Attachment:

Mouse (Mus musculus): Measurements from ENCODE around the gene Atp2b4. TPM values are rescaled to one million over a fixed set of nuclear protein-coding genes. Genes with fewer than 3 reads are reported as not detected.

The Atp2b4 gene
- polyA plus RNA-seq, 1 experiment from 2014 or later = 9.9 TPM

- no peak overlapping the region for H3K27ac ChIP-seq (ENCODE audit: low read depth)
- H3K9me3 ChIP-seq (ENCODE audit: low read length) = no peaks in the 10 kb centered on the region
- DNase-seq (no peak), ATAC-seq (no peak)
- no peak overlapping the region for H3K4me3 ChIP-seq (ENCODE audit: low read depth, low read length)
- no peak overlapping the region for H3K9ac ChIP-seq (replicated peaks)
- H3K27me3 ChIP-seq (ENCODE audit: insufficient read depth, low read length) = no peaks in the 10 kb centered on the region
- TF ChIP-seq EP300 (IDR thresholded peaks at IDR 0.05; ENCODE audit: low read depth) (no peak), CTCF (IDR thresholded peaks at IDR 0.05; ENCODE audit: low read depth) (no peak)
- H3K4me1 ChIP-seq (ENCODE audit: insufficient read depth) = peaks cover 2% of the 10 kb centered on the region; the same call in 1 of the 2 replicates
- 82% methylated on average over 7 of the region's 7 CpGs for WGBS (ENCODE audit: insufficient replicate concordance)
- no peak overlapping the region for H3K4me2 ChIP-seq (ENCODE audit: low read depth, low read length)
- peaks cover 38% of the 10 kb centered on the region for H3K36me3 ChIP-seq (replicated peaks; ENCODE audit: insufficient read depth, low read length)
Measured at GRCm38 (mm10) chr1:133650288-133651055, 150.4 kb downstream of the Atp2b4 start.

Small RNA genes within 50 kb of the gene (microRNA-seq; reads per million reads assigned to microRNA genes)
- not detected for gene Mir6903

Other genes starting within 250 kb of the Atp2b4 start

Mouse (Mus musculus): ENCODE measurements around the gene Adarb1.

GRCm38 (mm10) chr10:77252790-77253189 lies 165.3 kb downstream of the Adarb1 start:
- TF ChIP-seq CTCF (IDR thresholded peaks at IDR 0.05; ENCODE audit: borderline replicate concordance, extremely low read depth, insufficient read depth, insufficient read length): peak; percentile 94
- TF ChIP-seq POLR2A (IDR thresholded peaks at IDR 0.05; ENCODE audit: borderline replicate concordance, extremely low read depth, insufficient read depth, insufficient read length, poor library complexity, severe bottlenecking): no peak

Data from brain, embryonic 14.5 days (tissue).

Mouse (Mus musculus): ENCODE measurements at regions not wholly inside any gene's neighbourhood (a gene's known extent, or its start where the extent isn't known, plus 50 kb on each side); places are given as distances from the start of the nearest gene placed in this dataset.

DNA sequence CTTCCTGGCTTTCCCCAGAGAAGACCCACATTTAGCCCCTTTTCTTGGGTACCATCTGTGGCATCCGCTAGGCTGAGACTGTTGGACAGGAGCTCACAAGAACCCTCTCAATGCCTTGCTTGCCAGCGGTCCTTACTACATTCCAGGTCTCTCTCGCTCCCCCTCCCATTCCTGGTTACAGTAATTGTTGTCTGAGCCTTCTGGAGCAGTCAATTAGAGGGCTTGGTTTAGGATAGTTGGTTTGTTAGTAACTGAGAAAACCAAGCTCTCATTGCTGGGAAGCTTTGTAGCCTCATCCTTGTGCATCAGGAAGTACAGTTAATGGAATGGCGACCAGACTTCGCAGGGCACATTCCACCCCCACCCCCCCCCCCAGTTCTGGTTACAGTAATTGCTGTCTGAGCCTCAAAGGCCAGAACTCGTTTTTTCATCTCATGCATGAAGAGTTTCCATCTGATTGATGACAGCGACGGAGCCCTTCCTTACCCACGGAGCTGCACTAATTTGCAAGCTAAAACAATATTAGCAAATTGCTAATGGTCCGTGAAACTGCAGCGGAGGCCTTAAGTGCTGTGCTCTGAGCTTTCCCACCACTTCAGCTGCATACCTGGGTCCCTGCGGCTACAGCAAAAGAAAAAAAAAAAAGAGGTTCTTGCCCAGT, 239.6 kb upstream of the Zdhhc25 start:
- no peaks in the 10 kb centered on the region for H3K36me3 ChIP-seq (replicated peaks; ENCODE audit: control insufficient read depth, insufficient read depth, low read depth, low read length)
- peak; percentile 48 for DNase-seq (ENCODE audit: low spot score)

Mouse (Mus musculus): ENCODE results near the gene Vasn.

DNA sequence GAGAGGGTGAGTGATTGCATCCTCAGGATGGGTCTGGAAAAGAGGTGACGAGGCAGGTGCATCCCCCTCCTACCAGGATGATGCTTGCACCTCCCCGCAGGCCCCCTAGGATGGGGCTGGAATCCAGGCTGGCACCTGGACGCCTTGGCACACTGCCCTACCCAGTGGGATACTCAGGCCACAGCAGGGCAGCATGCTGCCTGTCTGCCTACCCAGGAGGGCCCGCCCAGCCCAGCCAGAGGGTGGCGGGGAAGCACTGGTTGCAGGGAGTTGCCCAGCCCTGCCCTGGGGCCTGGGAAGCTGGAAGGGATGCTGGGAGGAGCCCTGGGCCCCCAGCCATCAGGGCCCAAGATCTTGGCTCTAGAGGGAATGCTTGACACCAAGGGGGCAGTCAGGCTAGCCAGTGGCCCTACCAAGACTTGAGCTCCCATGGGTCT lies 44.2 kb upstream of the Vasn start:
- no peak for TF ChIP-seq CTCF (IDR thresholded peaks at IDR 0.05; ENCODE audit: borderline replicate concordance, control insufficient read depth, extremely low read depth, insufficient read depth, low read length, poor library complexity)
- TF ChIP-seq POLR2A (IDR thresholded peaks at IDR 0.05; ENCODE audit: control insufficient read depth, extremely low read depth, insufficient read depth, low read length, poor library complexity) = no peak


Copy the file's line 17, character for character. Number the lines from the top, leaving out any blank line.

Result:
- not detected for gene Mir6903